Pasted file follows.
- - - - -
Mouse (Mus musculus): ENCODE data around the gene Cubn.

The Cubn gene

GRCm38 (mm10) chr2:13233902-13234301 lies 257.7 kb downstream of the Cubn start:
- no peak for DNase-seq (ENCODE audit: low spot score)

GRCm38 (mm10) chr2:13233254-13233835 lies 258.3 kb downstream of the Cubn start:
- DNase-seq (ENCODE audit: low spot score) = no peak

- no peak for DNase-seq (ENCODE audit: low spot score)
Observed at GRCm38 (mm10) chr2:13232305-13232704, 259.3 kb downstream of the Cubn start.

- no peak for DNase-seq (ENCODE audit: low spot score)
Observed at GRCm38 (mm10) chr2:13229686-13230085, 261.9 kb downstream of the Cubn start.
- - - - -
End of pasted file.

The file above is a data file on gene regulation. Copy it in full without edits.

Mouse (Mus musculus): ENCODE data around the gene Cubn.

The Cubn gene

GRCm38 (mm10) chr2:13233902-13234301 lies 257.7 kb downstream of the Cubn start:
- no peak for DNase-seq (ENCODE audit: low spot score)

GRCm38 (mm10) chr2:13233254-13233835 lies 258.3 kb downstream of the Cubn start:
- DNase-seq (ENCODE audit: low spot score) = no peak

- no peak for DNase-seq (ENCODE audit: low spot score)
Observed at GRCm38 (mm10) chr2:13232305-13232704, 259.3 kb downstream of the Cubn start.

- no peak for DNase-seq (ENCODE audit: low spot score)
Observed at GRCm38 (mm10) chr2:13229686-13230085, 261.9 kb downstream of the Cubn start.